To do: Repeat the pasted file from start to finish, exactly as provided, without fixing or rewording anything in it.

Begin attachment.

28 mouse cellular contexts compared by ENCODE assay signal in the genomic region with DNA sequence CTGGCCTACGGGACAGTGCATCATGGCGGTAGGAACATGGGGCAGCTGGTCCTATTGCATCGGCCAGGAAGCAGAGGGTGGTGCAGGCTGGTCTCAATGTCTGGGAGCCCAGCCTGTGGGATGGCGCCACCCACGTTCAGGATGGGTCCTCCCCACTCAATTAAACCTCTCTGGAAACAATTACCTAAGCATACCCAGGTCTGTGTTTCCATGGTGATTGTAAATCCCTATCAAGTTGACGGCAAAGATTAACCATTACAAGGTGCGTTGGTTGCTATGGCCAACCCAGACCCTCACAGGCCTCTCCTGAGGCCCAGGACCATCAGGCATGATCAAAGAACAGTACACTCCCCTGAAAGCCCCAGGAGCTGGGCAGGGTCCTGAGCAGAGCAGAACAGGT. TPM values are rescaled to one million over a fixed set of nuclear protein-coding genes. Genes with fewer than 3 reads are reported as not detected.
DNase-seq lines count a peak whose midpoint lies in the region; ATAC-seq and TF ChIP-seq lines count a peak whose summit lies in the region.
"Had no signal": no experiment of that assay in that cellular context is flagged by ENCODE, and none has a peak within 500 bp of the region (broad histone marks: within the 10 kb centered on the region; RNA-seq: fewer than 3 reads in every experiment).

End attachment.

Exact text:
28 mouse cellular contexts compared by ENCODE assay signal in the genomic region with DNA sequence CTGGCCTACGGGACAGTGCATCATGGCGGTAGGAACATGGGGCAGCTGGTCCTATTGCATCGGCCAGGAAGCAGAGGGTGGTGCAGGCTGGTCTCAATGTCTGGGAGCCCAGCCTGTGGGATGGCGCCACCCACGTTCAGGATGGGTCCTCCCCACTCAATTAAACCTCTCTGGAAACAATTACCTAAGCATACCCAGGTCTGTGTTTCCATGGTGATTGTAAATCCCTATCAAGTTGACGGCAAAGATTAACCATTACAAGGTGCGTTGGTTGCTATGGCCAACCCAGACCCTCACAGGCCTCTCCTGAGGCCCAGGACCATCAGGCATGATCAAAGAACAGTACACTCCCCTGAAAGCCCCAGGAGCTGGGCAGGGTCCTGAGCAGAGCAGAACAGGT. TPM values are rescaled to one million over a fixed set of nuclear protein-coding genes. Genes with fewer than 3 reads are reported as not detected.
DNase-seq lines count a peak whose midpoint lies in the region; ATAC-seq and TF ChIP-seq lines count a peak whose summit lies in the region.
"Had no signal": no experiment of that assay in that cellular context is flagged by ENCODE, and none has a peak within 500 bp of the region (broad histone marks: within the 10 kb centered on the region; RNA-seq: fewer than 3 reads in every experiment).